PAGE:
QChat, an application developed for the BREW platform, is a PTT communication technology for 3G networks. QChat handsets and server software allow users to connect instantaneously with other QChat users anywhere in the world with the push of a button. In addition, QChat enables one-to-one (private) and one-to-many (group) calls over the 3G networks.[74]

QChat uses standard Voice over Internet Protocol (VoIP) technologies. VoIP is a voice delivery mechanism that uses the Internet Protocol to manage the delivery of voice information. Voice information is sent in digital form over IP-based data networks (including CDMA) in discrete packets rather than traditional circuit-switched protocols such those used in the public switched telephone network (PSTN).

QChat Working[edit]

QChat users on 3G wireless devices can connect to each other worldwide, in either private or group calls, with the push of a button. QChat uses Voice over Internet Protocol (VoIP) technologies to allow subscribers to communicate by using a PTT button on the handset instead of making a standard cellular call.

QChat calls are created by combining separate point-to-point connections between each IP endpoint; the process is managed by the QChat Applications Server, which is deployed on the carrier’s IP-based Wide Area Network (WAN).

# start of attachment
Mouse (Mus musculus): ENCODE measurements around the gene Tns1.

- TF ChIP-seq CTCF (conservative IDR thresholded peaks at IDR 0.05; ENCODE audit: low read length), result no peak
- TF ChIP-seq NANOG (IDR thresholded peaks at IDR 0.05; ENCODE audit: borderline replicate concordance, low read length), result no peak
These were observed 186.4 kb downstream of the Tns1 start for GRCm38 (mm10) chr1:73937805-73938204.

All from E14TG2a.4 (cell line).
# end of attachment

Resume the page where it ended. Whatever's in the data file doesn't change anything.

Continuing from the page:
To initiate a call, a user presses the PTT button and receives an immediate indication of whether the call recipient is available. If he or she is, the caller can begin speaking immediately. If the recipient is unavailable, the caller will simply hear a negative response tone instead of a busy signal or voicemail.[74]

QChat and Sprint[edit]

On October 16, 2006 Sprint Nextel announced an agreement with Qualcomm to use QChat to provide high performance push-to-talk services to its customers on the Nationwide Sprint PCS Network, using CDMA2000 1xEV-DO Revision A technology.

QChat is able to inter-operate with iDEN push-to-talk handsets on the Nextel National Network.[75]

Sprint's phones supporting QChat technology were released starting in April 2008, with a trial of business customers in Kansas and Colorado. Sprint then announced that the Nextel Direct Connect devices powered by QChat were available in more than 40 markets in June 2008.

Supported models included:[76]


Qualcomm offices are present in Australia, Austria, Belgium, Brazil, Canada, China, Finland, France, Germany, Hong Kong, India, Indonesia, Ireland, Israel, Italy, Japan, Mexico, Netherlands, Nigeria, Philippines, Russia, Saudi Arabia, Singapore, South Africa, South Korea, Spain, Sweden, Taiwan, Thailand, Turkey, UAE, United Kingdom, United States, and Vietnam.

See also[edit]


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Further reading[edit]

External links[edit]